Friday, October 31, 2008

Electing Redemption (or, Requiem for the Culture War)

For those on the fence about this election, there are some excellent fact-based endorsements that are well worth your time and consideration.

As election day approaches, I've been thinking less about whom to vote for (readers of this blog will already know that answer), and thinking much more about what this election actually means.

I've previously talked about how this election is less about ideology and policy, and more about endlessly refighting the disputes of the past vs aspiring to create a possible future.

I am excited beyond words that this election is more meaningful than throwing scat at the wall to decide whom to vote for.

I am also very aware of the true pain this election has rekindled in those that had so much of their hopes and dreams and soul ripped away from them in the 1960s.

As my mind has been wandering around the overarching themes and arcs of this campaign, I believe November 4 will be a collective opportunity to finally step out of the Star Trek'ish time loop we've been stuck in, forever linking us back to 1968.

As we decide whether to break the time loop and fork an alternative time stream, I can't help but ponder:
  • How would our world have been different if the Dream of social equality and social justice had not been gunned down on a Memphis hotel balcony?

  • What if the moral embodiment of hope and our obligation to each other had not been silenced in the kitchen of the Ambassador Hotel?

  • What if the children of the greatest generation hadn't been ripped into two Americas, forever at each other's throat?

  • What if they hadn't been lost to self indulgence, despair, and defining themselves by their anger/hatred of each other?

  • What if we hadn't doubled down in an unnecessary and unjust war just to make sure that those damn hippies didn't get their way?

  • What if we embraced our moral obligation to equality (civil rights, women's rights) rather than losing the message in the culture war of us vs them?

  • What if we were able to recognize sleaze and incompetence in our leadership and reject dirty tricks and smears, rather than trusting our leaders of having the best interests of the nation at heart?

  • What if we took our obligations to our environment and world more seriously, rather than any discussion of the environment becoming a cruel joke to denigrate those on the other side of the culture war?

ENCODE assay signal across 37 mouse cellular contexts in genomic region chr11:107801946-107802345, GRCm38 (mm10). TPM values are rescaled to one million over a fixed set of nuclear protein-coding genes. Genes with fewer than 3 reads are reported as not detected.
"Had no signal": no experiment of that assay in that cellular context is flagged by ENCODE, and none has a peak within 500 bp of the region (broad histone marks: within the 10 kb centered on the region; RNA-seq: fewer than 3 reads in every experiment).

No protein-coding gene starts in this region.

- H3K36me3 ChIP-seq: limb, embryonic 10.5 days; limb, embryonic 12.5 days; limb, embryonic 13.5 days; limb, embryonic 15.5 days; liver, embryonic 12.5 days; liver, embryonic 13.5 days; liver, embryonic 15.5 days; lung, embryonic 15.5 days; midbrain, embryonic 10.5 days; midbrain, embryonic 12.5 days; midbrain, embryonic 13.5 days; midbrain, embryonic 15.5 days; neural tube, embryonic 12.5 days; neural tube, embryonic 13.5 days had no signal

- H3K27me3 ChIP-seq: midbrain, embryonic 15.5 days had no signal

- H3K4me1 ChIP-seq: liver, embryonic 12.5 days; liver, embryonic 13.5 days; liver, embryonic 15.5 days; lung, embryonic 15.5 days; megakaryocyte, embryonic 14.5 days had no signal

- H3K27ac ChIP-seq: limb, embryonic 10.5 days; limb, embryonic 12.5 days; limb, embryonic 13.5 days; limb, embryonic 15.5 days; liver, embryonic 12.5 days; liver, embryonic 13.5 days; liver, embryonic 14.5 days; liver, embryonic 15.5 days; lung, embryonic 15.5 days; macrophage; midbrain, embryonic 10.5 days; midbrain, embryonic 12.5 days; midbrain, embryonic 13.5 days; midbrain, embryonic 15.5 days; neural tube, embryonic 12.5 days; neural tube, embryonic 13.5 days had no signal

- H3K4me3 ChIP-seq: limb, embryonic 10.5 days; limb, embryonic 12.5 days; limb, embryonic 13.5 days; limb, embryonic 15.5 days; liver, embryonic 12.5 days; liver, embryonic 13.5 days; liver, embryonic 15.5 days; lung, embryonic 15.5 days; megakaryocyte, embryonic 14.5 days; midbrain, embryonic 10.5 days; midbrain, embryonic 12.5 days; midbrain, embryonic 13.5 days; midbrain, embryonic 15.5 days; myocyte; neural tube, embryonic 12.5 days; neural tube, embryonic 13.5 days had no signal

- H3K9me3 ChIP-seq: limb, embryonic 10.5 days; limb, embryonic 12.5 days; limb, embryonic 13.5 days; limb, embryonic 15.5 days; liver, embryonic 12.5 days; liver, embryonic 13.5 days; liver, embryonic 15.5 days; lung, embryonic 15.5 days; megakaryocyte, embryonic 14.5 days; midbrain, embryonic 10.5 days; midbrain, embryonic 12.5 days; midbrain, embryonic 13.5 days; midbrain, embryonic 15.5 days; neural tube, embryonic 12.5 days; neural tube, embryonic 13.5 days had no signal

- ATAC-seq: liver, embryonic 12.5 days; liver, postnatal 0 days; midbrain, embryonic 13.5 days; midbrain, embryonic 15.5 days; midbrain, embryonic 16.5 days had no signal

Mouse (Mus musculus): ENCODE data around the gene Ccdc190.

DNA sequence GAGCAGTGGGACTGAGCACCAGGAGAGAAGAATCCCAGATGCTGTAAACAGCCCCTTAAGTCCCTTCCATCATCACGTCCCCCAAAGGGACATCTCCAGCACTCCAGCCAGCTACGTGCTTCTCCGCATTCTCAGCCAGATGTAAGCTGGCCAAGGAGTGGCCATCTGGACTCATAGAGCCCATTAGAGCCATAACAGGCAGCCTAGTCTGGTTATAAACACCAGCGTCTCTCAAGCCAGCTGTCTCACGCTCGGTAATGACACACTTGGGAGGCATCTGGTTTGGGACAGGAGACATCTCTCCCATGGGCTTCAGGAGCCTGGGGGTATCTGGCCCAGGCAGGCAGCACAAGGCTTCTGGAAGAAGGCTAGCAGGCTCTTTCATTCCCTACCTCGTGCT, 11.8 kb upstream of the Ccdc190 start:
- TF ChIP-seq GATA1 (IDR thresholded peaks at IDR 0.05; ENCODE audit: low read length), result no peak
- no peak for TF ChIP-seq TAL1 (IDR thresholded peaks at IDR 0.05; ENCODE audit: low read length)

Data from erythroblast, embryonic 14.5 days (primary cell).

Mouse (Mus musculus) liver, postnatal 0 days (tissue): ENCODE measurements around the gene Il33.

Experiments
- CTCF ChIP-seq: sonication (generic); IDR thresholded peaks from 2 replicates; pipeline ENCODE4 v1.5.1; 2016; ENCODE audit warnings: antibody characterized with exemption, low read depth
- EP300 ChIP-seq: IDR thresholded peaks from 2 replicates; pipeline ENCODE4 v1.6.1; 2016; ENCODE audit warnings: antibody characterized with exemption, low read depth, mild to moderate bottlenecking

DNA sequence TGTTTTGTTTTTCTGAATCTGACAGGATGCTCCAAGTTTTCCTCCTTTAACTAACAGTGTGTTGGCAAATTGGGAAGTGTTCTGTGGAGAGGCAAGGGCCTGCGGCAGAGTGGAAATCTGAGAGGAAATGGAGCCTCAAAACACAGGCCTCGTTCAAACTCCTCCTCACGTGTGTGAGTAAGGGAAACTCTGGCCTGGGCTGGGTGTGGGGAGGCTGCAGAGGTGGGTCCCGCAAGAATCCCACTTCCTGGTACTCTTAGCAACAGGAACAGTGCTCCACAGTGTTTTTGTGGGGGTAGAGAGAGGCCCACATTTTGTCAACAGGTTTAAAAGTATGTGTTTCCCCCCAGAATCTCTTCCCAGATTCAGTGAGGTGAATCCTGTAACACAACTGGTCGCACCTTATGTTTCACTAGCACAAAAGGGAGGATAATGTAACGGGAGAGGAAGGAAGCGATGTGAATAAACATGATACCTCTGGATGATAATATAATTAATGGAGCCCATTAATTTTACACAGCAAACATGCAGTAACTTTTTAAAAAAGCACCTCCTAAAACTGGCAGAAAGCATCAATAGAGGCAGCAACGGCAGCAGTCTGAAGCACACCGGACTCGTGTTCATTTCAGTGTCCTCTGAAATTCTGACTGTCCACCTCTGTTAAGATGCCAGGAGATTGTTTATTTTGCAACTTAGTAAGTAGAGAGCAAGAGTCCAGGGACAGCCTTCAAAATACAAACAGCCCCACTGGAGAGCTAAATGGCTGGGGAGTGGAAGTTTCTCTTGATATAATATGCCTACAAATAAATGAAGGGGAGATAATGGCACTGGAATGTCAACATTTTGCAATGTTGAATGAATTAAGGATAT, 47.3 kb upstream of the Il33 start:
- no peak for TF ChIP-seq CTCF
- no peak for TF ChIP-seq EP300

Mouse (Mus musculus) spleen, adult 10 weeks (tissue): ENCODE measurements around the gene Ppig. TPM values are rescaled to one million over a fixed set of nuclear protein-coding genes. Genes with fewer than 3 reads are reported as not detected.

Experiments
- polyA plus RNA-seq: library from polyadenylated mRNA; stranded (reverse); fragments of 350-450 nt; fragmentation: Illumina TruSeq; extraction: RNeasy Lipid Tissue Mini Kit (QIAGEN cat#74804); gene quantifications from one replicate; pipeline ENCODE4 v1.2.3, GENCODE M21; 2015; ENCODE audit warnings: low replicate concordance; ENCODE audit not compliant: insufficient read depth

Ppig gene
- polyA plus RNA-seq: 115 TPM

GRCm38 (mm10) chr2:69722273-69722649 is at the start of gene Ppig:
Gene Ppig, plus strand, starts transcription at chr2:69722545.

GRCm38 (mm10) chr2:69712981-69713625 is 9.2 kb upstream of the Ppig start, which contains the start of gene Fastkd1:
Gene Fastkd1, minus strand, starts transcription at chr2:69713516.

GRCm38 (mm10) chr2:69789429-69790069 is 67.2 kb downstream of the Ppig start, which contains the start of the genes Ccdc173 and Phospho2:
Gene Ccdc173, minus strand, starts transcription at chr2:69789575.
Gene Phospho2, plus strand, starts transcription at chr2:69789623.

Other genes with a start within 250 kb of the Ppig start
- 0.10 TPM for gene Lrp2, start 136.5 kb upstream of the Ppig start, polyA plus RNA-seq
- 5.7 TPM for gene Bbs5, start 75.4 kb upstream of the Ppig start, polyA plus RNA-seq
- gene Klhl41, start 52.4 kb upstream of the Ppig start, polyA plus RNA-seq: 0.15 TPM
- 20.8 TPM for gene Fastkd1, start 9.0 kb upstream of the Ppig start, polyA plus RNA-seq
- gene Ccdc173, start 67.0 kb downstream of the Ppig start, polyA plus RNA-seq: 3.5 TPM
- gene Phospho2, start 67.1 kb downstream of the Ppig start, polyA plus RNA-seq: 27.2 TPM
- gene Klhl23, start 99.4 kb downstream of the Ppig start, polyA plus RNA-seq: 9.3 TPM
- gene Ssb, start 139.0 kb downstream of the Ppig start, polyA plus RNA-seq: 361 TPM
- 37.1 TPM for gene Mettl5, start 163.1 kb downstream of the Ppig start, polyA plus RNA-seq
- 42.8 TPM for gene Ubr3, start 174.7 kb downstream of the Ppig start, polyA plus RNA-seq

Starting Tuesday, we have an opportunity to actually find out.

As we look around us, the echos of the 1960s are becoming tangible all around us: echos in music (Shins, King of Leon), echos in endless wars for reasons long ago forgotten, echos in TV and movies (Mad Men, Bond), and echos in language (socialist, communist, victory at all costs, drill baby drill). What has always been just below the surface is bubbling into plain view. 

After 40 years wandering lost in the desert, we are on the cusp of finally exorcising the cancer of our nation's soul that took root 40 years ago. Now that we can see the beast, how will we confront it? Will we ignore it for yet another generation?

It is time to confront these echos, recognize them for what they are and the importance they once had, feel compassion for the generations lost to the pain and anger of the culture war, and move forward to what could have been (and should have been) 40 years ago.

A New Day is breaking just over the horizon. It is time to look up and face the sun. It is time for the forever war to end, a nation to heal, and the Dream to be redeemed.

Regardless of whom you vote for Tuesday, let us all prey that we will finally move out of the desert, and once again move into the promised land of the American Dream. It is time for redemption.

Monday, October 6, 2008

Real Straight Talk From the Boss

This past weekend, Bruce Springsteen was in Philadelphia for a voter registration concert on behalf of Senator Obama. He delivered more straight talk in 5 minutes than I've seen from any politician during the entire presidential campaign.

Via Joan Walsh at Salon, the here is the must read text of his words, and a link to the concert (speech starts around 25:00). Hey Bruce, I want my country back too!

Hello Philly,

I am glad to be here today for this voter registration drive and for Barack Obama, the next President of the United States.

I've spent 35 years writing about America, its people, and the meaning of the American Promise. The Promise that was handed down to us, right here in this city from our founding fathers, with one instruction: Do your best to make these things real. Opportunity, equality, social and economic justice, a fair shake for all of our citizens, the American idea, as a positive influence, around the world for a more just and peaceful existence. These are the things that give our lives hope, shape, and meaning. They are the ties that bind us together and give us faith in our contract with one another.

I've spent most of my creative life measuring the distance between that American promise and American reality. For many Americans, who are today losing their jobs, their homes, seeing their retirement funds disappear, who have no healthcare, or who have been abandoned in our inner cities. The distance between that promise and that reality has never been greater or more painful.